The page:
Marinela Petrova elected as new Chair of CEB Governing Board

10 December 2020

PARIS - The Governing Board of the Council of Europe Development Bank (CEB) today elected Ms Marinela Petrova as its new Chairperson.

Her three-year term will begin on 18 December 2020. Commenting on Ms Marinela Petrova’s election, CEB Governor Rolf Wenzel said: “I look forward to an open and fruitful cooperation with Ms Marinela Petrova. I have no doubt that the Governing Board, under its new Chair, will continue to support the Bank’s activities, which is of critical importance when it comes to helping CEB members cope with the challenges of the COVID-19 pandemic.” And he continued: “I also wish to thank the outgoing Chair, Mr Dominique Lamiot, for his support during his two terms in office and his important contribution to the functioning of our institution over these past six years.”

Ms Marinela Petrova, a Bulgarian national, has more than ten years of experience in the finance sector and is closely involved in the preparation of Economic and Monetary Union membership of Bulgaria. She is currently the Deputy Minister of Finance and represents Bulgaria in several international financial institutions’ governing bodies.

The Governing Board is the supreme organ of the Bank. It sets out the general orientations for the Bank’s activity, lays down the conditions for Bank membership by other states, decides on capital increases, and approves the annual report, the accounts and the Bank’s general balance sheet. It elects its own Chairperson and the Chairperson of the Administrative Council (the other collegial organ of the CEB) and appoints the Governor and the members of the Auditing Board.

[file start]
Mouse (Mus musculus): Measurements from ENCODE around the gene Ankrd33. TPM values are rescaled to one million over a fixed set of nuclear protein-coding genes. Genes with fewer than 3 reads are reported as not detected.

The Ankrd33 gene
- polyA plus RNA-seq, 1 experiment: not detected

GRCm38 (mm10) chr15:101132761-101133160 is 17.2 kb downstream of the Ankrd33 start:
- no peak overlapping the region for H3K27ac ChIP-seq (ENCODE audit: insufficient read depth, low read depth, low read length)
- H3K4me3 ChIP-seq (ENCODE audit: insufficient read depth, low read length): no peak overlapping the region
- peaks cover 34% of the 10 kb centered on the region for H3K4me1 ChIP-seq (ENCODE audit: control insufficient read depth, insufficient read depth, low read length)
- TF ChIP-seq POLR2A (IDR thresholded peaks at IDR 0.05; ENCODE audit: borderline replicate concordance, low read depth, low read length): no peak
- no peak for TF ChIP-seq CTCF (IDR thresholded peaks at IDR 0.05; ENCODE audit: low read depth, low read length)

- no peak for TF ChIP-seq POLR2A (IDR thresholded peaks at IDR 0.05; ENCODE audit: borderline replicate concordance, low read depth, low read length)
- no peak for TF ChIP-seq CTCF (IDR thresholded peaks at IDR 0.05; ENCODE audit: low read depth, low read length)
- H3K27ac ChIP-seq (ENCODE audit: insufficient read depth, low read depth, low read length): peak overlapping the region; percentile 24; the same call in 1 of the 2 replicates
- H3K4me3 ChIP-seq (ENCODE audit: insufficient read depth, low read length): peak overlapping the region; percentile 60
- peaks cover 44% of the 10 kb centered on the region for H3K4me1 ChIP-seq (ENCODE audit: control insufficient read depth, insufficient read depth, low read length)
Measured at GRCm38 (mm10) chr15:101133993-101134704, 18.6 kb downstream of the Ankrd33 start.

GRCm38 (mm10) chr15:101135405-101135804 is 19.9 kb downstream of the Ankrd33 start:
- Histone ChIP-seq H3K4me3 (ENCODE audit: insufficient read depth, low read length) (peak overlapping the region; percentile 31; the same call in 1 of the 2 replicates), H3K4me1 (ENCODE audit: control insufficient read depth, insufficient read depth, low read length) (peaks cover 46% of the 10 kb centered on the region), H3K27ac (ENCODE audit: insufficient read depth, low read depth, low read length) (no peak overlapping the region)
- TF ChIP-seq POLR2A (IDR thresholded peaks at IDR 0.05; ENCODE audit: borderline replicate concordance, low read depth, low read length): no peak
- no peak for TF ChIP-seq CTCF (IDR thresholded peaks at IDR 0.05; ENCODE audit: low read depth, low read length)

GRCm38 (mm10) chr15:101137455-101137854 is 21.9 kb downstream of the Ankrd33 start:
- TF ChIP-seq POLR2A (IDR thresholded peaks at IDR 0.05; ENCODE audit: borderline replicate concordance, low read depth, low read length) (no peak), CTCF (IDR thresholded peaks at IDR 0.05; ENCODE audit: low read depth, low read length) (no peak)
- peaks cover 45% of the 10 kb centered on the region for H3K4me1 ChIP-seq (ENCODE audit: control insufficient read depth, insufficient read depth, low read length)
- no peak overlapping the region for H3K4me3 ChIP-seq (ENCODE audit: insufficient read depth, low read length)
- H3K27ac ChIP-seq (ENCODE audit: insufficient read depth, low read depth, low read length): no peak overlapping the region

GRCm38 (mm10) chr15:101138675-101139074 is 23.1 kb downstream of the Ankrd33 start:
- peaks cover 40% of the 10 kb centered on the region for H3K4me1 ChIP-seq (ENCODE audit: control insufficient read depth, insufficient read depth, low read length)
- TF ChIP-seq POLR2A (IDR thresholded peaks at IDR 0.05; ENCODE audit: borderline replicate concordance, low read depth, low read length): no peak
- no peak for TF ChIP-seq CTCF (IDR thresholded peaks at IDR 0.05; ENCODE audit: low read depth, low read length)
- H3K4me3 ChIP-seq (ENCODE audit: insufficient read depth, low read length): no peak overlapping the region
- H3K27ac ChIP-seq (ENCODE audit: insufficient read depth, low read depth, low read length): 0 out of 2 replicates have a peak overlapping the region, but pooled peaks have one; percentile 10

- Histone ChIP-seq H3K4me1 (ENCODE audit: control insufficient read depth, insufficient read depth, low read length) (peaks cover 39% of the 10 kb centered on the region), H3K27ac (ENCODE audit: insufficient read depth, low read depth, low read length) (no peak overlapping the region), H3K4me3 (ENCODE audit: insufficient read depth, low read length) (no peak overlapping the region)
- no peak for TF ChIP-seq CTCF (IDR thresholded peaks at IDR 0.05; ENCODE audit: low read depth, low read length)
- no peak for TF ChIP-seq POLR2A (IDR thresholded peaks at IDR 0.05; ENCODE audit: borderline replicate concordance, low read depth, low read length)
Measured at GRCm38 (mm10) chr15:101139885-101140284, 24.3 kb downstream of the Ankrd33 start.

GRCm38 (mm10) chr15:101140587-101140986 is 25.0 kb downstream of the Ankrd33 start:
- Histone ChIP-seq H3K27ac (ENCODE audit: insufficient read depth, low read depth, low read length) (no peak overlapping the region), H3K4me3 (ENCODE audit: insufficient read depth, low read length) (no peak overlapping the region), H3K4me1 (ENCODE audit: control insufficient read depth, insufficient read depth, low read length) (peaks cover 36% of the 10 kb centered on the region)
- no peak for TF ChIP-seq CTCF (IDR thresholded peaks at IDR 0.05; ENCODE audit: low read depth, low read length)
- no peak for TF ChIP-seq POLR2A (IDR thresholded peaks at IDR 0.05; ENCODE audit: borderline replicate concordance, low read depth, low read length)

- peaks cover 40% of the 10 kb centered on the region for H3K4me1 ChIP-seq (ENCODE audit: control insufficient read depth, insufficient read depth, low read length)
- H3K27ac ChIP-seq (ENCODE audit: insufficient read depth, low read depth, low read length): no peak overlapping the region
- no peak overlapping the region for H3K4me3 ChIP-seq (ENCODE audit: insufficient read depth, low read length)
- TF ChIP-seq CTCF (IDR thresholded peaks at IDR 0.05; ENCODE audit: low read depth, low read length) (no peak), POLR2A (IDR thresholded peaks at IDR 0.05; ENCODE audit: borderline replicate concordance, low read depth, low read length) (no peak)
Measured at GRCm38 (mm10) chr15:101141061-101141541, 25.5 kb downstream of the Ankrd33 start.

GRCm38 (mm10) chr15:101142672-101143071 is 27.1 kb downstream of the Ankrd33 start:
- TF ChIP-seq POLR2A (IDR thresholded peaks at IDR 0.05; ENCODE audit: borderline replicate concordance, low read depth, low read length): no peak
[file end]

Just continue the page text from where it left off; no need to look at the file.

With the Administrative Council being chaired by Ms Miglė Tuskienė, Lithuania’s Vice-Minister of Finance, both collegial organs are now chaired by women.

Set up in 1956, the CEB (Council of Europe Development Bank) has 42 member states. Twenty-two Central, Eastern and South Eastern European countries, forming the Bank's target countries, are listed among the member states. As a major instrument of the policy of solidarity in Europe, the Bank finances social projects by making available resources raised in conditions reflecting the quality of its rating (Aa1 with Moody's, outlook stable, AAA with Standard & Poor's, outlook stable, AA+ with Fitch Ratings, outlook stable and AAA* with Scope Ratings, outlook stable). It thus grants loans to its member states, and to financial institutions and local authorities in its member states for the financing of projects in the social sector, in accordance with its Articles of Agreement.